This is fun - 4,000 people in the world's biggest water baloon fight.

This is a neat toy of sorts - a mobile home with a jacuzzi and a garage for you car.

Netgear offers 500MegaBitsPerSecond over power lines. There is a lot of good copper in homes already. It makes sense that bits can be sent over that copper quite reliably.

A beta preview of Ubuntu 10.10.

Move HD video over wireless USB connections. Samsung's newest chip set promises such.

This looks good - a self-rocking chair.

SD cards are supposed to triple their speed by 2012. This sounds a bit far fetched, but why not?

New Jersey transit is to install WiFi in all its stations and all its lines.

I learned a little Java programming recently. What I cannot understand is if Java is a dead language or a flourishing one. This post says Java is alive and well.

Northrop Grumman apoligizes for its server outages that have brought big problems to the Commonwealth of Virginia.

Nvidia introduces seven new graphics processing units.

I love this editorial from George Will. He discusses the fallibility of expertise. Expertise is currently popular, I think, at least last week it was. An excellent paragraph from the editorial: "And expertise was annoyingly changeable. Experts said margarine was the healthy alternative to butter -- until they said its trans fats made it harmful."

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Sunday September 5, 2010

I end a busy, off-schedule week with a slow, off-schedule Sunday  morning. Lots of viewing today.

Some tips on helping yourself learn better and learn more. Several of the points are about sleeping - sleep more at night and take naps in the day. Fatigue is a killer.

You have to see this one - it is brilliant. This links to an interactive advertisement on YouTube. It allows the viewer to determine the ending of the ad. Good stuff.

This story is all over the Internet, so it must be important. CraigsList has removed its "adult" section.

And this story is all over the place as well. The State of Texas is investigating Google in an antitrust case.

This blog post is a good one about organizational change. The organization in this case is a small church. The principles apply across many types of organizations.

Who is who in global computer sales. (1) HP (2) Dell (3) Acer (4) Lenovo (5) Toshiba. Apple is not anywhere on the list. It is sometimes surprising to realize that Apple is not up there in the rankings given all the publicity they receive.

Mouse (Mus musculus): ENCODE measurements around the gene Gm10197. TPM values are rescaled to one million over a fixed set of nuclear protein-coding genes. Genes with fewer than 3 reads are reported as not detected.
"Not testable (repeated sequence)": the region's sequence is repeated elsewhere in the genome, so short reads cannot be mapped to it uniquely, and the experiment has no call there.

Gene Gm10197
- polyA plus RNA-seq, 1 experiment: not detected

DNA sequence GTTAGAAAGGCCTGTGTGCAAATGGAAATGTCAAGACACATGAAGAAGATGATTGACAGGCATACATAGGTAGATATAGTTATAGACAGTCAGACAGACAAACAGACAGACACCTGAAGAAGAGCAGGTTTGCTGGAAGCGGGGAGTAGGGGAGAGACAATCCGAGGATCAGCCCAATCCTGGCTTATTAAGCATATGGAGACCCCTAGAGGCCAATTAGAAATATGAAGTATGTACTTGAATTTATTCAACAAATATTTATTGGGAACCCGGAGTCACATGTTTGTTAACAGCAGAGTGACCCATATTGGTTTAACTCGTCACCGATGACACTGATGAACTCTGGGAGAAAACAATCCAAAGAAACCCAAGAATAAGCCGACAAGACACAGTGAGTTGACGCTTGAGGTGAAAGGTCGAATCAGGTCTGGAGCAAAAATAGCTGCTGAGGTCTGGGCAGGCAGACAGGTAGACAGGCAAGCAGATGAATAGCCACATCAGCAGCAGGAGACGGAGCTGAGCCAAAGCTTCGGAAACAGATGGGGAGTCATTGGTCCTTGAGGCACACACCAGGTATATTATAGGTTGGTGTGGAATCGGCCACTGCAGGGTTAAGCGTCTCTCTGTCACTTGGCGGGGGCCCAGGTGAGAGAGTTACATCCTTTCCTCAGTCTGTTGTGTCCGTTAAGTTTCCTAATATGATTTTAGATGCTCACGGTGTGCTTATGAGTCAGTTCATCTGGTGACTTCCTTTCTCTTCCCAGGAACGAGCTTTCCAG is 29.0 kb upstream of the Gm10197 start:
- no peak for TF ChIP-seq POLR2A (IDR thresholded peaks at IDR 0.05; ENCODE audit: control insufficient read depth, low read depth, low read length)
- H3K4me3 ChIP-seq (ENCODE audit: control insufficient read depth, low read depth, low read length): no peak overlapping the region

The New York Times discovers telepresence. Those guys at the Times are really on top of things.

From Seth Godin, a simple reminder, "The emotional labor of engaging with the work and increasing the energy in the room is precisely what you sell." This is a tough one for many of us engineers, but we need to hear and apply.

It seems that the First Lady is blaming video games for childhood obesity while at the same time using video games for something else. Some people need to step back and look at the entire system now and then.

I have yet to understand all the excitement about "3D TV." At least one other person agrees with me. Maybe at times I wax too theoretical, but I will become excited when someone shows me a televisor that only occupies two dimensions.

Advocating high-speed trains to connect big cities. That is a pretty good idea. Here is another idea to actually make that happen: suspend practically all regulations that would slow such construction. Aha, now we see if people really believe that these trains are a good idea. We have to decide, is this more important than that? Such are tradeoffs. Such tradeoffs confront adults everyday. Are politicians adults?

Five quick-start tips to improve your writing. Yes, there are a million "X tips" posts out there. This one makes lots of sense. I have published four or so books and a hundred-plus articles. I used these tips.

On reusing your work. Yes, there is a possibility of reusing so much that your work becomes stale, but really folks. I worked on a proposal this past week. We reused large blocks of text from several prior proposals. That saved us a few dozen hours. Our customer realizes those savings. Also, reuse provides more time and energy for the new stuff.

A primer on Fair Use.

Some practical steps on taking the next step as a writer and freelancer. Sigh, these are work. They take time and energy, but if this is the desired direction, get to it.

The 100 most commonly misspelled words. The HTML editor that I use for this daybook (KompoZer) doesn't have a spell checker. I am sure that often misspell words here 

Want to learn a lot in a little time? Go someplace that is completely different. The obvious place is overseas in a completely different culture in a different country. One problem with the obvious answer is that it costs money. Okay, try this completely different culture - travel around your own town, your own state, your own country while spending little or no money. I don't know how to do that, but if I tried it I am guessing that I would learn a lot in a little time.